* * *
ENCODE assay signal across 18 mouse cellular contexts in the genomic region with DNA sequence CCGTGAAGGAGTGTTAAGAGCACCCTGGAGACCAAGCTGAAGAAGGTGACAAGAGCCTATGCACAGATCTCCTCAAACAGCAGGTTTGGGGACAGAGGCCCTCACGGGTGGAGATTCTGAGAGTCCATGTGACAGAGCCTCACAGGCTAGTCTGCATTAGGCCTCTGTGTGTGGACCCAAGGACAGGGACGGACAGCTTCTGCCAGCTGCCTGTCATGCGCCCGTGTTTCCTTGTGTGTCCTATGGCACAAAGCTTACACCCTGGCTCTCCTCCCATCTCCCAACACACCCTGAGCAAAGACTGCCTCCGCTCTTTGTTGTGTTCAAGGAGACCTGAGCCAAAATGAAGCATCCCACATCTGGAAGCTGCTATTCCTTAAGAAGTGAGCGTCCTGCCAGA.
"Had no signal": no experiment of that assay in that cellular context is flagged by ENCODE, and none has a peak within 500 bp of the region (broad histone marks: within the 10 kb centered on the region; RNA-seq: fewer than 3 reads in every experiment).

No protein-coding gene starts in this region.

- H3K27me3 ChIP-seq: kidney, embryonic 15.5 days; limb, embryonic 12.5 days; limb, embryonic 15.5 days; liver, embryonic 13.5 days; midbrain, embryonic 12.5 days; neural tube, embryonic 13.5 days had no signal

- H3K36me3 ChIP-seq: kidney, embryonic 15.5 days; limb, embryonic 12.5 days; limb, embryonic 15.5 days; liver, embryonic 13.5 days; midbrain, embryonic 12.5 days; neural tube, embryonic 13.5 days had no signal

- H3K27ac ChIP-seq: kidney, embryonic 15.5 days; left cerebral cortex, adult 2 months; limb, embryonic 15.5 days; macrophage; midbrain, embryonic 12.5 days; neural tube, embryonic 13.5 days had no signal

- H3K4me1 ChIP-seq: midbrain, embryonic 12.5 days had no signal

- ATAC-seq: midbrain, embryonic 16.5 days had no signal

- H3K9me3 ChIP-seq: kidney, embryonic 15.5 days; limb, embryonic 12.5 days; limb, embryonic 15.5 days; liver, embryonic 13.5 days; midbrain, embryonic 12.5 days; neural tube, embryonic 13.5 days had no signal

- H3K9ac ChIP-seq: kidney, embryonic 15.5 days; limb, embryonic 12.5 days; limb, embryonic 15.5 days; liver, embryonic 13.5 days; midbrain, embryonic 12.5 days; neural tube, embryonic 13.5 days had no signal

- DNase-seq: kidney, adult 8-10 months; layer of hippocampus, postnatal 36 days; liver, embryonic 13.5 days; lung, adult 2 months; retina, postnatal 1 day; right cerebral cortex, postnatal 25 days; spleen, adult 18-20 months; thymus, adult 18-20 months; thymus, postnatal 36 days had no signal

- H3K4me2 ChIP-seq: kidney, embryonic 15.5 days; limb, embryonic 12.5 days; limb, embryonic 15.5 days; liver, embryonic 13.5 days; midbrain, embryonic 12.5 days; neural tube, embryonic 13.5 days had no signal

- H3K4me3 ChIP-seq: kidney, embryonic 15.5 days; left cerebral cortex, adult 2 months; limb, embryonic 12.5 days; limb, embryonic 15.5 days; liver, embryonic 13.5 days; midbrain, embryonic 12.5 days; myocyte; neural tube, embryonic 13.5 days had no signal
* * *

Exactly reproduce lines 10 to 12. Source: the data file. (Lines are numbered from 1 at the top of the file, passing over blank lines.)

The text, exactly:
- H3K9ac ChIP-seq: kidney, embryonic 15.5 days; limb, embryonic 12.5 days; limb, embryonic 15.5 days; liver, embryonic 13.5 days; midbrain, embryonic 12.5 days; neural tube, embryonic 13.5 days had no signal

- DNase-seq: kidney, adult 8-10 months; layer of hippocampus, postnatal 36 days; liver, embryonic 13.5 days; lung, adult 2 months; retina, postnatal 1 day; right cerebral cortex, postnatal 25 days; spleen, adult 18-20 months; thymus, adult 18-20 months; thymus, postnatal 36 days had no signal

- H3K4me2 ChIP-seq: kidney, embryonic 15.5 days; limb, embryonic 12.5 days; limb, embryonic 15.5 days; liver, embryonic 13.5 days; midbrain, embryonic 12.5 days; neural tube, embryonic 13.5 days had no signal